Personality Type


"Shared joy is a double joy; shared sorrow is half a sorrow." ~ Swedish Proverb

"Think lightly of yourself and deeply of the world." ~ Miyamoto Musashi

"At the center of your being you have the answer; you know who you are and you know what you want." ~ Lao Tzu

"You must not lose faith in humanity. Humanity is an ocean; if a few drops of the ocean are dirty, the ocean does not become dirty." ~ Mahatma Ghandi

"Consider your origins; you were not meant to live as brutes, but to follow virtue and knowledge." ~ Dante Alighieri

INFJ - Idealist

Overview of The Idealist Style

  • I – Introvert (inward) Focus
  • N – Intuitive Framing
  • F – Feeling Response
  • J – Judging Approach

Soft-spoken yet determined, Idealists work hard for what they believe in. As feelers, they have a strong people-focus, and with their intuitive framing, they often see a better world for all. Helping others is their main motivation. Idealists believe in equality and fairness for everyone and have a keen sense of conviction. They are not dreamers, though. With their judging approach, they will work tirelessly for a cause they believe in.

Idealists are warm and open and connect with others easily, though being introverts they are not overly demonstrative. They seek out others who share their passions. Idealists believe that everyone can be convinced to see a better world as they themselves do. Idealists are patient communicators.

Idealists are often so focused on others, that they may forget to take care of themselves. Their convictions are strong and they will diligently work toward realizing their ideals. Martin Luther King, Jr. was an Idealist, as was Mother Teresa.

Communicating with The Idealist

Unless you know the Idealist well, do not begin with an overly familiar conversation. Idealists will see overly personal conversation as an invasion of their personal space if it is the beginning of a conversation. It is important to get to know him or her before asking about family or personal details.

Idealists will respond well to discussions of conceptual ideas, particularly those that put the well-being of people front and center. Logic and facts should be used as support for an overall idea. Strictly factual conversations will leave the Idealist feeling as though the other person doesn’t “get it.” Facts that support the larger idea sell the Idealist on the idea first then present logic to support it. Capture their hearts and minds first.


Idealists prefer to avoid conflict. They prefer harmony over conflict. When there is conflict, it is best to allow the Idealists alone time to reflect on what has been discussed, then reconvene to resolve the conflict. When discussing a conflict with an Idealist, it is best to open the conversation with your positive intent to improve the relationship.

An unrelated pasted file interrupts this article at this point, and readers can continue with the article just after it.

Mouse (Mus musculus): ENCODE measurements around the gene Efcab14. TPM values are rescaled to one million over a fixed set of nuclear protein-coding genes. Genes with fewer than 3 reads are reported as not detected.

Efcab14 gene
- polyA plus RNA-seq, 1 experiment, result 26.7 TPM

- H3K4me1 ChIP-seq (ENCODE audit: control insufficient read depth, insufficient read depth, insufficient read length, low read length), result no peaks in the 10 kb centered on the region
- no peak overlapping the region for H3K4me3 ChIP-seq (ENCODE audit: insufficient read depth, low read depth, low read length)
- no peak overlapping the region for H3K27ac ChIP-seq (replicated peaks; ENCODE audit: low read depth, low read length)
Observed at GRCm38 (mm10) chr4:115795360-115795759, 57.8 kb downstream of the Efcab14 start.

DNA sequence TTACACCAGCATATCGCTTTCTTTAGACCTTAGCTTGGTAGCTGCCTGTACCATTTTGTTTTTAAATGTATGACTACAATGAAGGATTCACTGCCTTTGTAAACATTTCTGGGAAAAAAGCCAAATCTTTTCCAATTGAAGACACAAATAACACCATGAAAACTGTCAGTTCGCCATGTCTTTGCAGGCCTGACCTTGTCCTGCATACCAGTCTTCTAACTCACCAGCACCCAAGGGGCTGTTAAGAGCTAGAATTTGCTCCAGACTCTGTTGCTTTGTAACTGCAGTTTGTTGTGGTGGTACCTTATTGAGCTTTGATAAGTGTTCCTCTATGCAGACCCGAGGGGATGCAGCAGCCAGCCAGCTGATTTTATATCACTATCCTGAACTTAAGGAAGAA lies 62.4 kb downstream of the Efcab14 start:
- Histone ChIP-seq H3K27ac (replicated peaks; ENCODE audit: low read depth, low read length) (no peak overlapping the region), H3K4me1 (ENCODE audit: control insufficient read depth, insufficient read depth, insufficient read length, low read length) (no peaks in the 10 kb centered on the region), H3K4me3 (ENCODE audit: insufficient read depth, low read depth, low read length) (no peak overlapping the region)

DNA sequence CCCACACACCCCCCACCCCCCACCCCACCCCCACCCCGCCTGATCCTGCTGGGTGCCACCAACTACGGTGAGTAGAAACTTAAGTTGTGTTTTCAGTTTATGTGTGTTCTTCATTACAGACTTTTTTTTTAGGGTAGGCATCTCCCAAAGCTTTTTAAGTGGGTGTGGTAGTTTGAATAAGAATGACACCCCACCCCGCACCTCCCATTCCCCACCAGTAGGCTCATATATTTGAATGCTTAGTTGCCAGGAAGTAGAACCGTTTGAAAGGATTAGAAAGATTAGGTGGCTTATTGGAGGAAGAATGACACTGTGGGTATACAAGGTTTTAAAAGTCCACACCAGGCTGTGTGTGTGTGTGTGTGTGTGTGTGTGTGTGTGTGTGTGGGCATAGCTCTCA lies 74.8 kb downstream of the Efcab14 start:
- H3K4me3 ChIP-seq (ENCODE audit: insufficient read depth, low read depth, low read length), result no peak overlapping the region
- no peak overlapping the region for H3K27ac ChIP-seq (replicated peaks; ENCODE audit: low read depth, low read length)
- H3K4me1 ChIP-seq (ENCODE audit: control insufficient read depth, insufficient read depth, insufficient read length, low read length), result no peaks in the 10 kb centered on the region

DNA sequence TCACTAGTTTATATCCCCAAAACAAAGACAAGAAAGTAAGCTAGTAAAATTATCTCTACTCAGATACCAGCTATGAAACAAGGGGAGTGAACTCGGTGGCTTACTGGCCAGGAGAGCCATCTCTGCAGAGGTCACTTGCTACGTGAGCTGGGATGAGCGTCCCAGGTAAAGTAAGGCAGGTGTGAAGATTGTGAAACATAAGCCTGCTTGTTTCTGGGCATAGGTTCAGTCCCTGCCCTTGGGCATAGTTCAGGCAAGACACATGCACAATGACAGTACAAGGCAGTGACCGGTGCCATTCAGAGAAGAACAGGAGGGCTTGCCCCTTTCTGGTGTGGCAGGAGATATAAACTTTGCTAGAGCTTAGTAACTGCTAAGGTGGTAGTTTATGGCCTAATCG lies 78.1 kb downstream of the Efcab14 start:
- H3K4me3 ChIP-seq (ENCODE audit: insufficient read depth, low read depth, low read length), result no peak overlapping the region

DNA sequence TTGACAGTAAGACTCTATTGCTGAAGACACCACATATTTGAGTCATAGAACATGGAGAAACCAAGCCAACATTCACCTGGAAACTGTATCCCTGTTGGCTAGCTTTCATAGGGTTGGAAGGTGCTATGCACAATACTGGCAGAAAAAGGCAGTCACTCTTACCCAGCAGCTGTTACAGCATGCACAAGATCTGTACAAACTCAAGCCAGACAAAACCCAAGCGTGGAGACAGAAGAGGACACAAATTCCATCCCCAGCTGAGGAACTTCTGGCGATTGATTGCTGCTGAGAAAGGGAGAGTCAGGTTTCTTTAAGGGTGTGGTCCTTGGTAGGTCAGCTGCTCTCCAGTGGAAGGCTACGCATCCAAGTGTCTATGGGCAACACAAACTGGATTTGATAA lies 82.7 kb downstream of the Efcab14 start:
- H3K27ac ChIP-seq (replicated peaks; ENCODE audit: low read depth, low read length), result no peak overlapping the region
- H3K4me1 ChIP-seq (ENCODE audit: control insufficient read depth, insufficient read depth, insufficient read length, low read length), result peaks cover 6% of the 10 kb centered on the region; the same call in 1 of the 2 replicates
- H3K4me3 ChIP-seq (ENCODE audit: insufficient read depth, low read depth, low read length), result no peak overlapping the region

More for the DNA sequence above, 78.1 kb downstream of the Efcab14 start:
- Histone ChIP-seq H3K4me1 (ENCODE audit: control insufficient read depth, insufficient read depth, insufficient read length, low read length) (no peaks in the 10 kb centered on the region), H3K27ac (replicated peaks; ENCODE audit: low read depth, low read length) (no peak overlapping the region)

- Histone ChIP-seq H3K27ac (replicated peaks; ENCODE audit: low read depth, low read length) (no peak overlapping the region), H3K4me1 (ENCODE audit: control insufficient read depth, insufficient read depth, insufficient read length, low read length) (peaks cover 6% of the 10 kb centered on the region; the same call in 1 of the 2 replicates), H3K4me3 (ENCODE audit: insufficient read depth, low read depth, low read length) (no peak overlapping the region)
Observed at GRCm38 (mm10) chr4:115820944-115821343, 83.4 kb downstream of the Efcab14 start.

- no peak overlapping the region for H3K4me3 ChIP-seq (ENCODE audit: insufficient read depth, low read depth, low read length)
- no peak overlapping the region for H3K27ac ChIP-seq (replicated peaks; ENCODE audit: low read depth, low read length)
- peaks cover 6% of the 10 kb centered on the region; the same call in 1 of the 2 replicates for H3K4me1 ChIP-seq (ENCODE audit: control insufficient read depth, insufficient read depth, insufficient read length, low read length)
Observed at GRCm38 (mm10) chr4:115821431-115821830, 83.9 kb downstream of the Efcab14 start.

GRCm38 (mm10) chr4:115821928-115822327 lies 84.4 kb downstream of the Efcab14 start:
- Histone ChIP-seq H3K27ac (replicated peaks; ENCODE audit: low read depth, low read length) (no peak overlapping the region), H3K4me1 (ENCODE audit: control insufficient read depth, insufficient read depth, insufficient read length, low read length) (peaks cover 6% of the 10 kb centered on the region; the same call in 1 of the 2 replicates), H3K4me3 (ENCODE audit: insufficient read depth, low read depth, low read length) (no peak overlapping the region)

Idealists will connect deeply with only a few people. Idealists are great listeners, yet will not readily share much about themselves until they are comfortable in a relationship. Idealists will work to establish common ground in new relationships, comparing views and passions until they find something they can agree on. Idealists often “shut down” with people that are overly aggressive about pursuing paths the Idealist perceives as causing possible harm to others, for example, an organizational change that requires a lay off.


  • Insightful – As great listeners, Idealists will listen for motives and see through dishonest or aggressive tactics. They can see how events and people are connected and look for solutions that cause the least harm.

  • Determined and diligent – Idealists hold strong ideals; it can be dissuade them from sticking with a passion or interest they believe in deeply. They’ll work hard for a cause they believe in.

  • CompassionateIdealists see the best in people and truly want everyone to get along. They will sacrifice their time, energy and resources to help others.


  • Too idealistic – Idealists can become burned out when working tirelessly for a cause they believe in. They will often work well past the time that others have recognized a “lost” cause.

  • Overly sensitive – Idealists are private people, and their values define who they are. Questioning an Idealist’s motives will cause angst and they can shut down in a conversation where they feel attacked or mistrusted.

  • Perfectionist – Idealists work tirelessly for what they believe, which can lead to them working hard for perfection, an ideal state that they passionately believe can be reached.

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